Find the Support
You’re Looking For

You have a lot to look forward to. Learn about ways of living with your retinal disease and stay connected to the people and activities you care about.

Caring for Someone Living
with a Retinal Disease?

Assisting a loved one with a retinal disease can have unique challenges. However, there are simple tips to help you care for them and yourself.

Assisting a Loved One

Tips for Caring for Someone Living with a Retinal Disease: Remain positive and resilient.


You may be a cheerleader, advocate, secretary, and supporter all in one. It’s important to balance your roles, remain positive, and stay resilient for your loved one.

Tips for Caring for Someone Living with a Retinal Disease: Celebrate the victories throughout the journey.

the Victories

Take time to appreciate the victories. Try to support your loved one through the highs and lows and keep the journey in perspective.

Tips for Caring for Someone Living with a Retinal Disease: Always listen.


Don’t assume your help is always required. Listen to your loved one’s needs and be open in your conversations.

Tips for Caring for Someone Living with a Retinal Disease: Take notes during eye appointments.

Be an Extra Set
of Eyes & Ears

One of the simplest ways to help a loved one diagnosed with a retinal disease is to support them at eye appointments. Consider taking notes during doctor discussions or bringing up questions your loved one may have forgotten to ask.

Tips for Caring for Someone Living with a Retinal Disease: Use the Amsler Grid to help monitor vision.


Using resources such as the Amsler Grid can be a helpful way to monitor your loved one’s vision between appointments.


Tips for Caring for Someone Living with a Retinal Disease: Encourage and motivate your loved one.

Motivate &

Try reminding the one you’re caring for of their overall goals and progress. You can motivate each other to maintain treatment or lifestyle changes and take small steps to positively impact their eye health as well as yours.

Caring for Yourself

Ask for help for caring for someone living with low vision.

Ask for

Know your limits and involve others in the process. If possible, reach out to family, friends, and healthcare providers and start a conversation about what they can do to help.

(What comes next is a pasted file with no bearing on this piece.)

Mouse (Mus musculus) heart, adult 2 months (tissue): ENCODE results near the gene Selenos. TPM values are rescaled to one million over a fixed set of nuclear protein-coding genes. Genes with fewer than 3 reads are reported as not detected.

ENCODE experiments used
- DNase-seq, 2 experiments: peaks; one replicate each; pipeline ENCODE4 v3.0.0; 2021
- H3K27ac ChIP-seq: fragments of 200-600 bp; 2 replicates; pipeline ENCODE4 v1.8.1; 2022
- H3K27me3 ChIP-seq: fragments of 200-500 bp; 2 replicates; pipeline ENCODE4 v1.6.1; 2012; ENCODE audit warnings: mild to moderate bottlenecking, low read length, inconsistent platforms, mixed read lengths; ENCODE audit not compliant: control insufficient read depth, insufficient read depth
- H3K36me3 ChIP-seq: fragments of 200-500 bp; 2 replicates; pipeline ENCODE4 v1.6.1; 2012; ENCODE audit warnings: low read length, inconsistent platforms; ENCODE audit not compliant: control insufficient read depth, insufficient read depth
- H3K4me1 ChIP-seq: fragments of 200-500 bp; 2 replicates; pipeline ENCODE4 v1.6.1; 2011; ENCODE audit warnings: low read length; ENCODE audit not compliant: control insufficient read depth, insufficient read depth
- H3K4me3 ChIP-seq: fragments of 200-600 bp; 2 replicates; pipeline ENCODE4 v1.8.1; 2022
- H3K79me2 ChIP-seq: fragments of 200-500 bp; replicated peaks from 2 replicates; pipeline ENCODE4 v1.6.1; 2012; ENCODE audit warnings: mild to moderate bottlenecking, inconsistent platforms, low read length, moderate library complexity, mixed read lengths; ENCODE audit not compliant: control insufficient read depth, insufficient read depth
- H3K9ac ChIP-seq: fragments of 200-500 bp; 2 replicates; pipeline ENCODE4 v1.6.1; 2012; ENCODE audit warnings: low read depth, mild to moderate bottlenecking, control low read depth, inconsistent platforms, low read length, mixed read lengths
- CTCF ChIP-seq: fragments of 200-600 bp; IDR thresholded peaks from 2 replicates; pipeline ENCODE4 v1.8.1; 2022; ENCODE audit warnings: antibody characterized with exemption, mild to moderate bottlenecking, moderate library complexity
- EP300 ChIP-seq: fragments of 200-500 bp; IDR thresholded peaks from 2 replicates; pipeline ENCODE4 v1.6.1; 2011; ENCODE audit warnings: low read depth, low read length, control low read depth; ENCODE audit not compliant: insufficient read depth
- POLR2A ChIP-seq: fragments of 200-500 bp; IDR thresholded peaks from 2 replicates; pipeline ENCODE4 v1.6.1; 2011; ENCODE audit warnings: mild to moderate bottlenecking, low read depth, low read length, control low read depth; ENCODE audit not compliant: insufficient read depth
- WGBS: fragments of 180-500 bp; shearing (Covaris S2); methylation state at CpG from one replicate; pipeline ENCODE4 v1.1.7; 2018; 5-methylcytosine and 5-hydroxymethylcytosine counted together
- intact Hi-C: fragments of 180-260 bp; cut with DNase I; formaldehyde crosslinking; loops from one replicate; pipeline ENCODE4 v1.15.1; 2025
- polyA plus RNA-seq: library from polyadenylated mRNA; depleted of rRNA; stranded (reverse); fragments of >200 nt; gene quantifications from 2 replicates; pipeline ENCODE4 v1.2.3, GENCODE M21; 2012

Find a support group.

Join a Support

Find a support group near you where you can share your experiences and hear what others are doing to provide care.

Ensure you are taking care of your own health too.

Take Control
of Your Health

Remember, you provide the best care when you take care of yourself. Stay active, eat nutritious foods, and get the proper amount of sleep.

Make time for yourself

Make Time
for You

While ensuring your loved one is properly cared for, make sure you are keeping a balance and making time to do the things you love to do as well.

Connect with support programs such as Rides in Sight.

Connect with
Support Programs

Check out programs like Rides in Sight* that provide support for people living with retinal diseases. Programs like these are especially helpful for times when you’re too busy to provide a ride for the person you’re caring for.

Keep your own vision in mind.

Keep Your Own
Vision in Mind

If you’ve also been diagnosed with a retinal disease, it’s important that you schedule regular appointments to get your own eye exams.


Caregiver Tips from Experts

The Many Roles
of a

Advocate. Motivator in chief. Caring for someone with Wet Age-Related Macular Edema may require you to take on multiple roles that require empathy and understanding.

Being a Partner

DR may be a lifelong challenge. That's way it's critical for someone living with DR to have partners that can help them stay on track and motivated to make the right choices each step of the way.

Keeping Eyes a
in DME

Regular visits to the eye doctor are important - especially for someone living with Diabetic Macular Edema - and a key part of a holistic approach to managing diabetes.

© 2019, Regeneron Pharmaceuticals, Inc. All Rights Reserved.
777 Old Saw Mill River Road, Tarrytown, NY 10591

The information contained herein is provided for general educational purposes.
If you have any questions, talk to your doctor.

For U.S. residents only.

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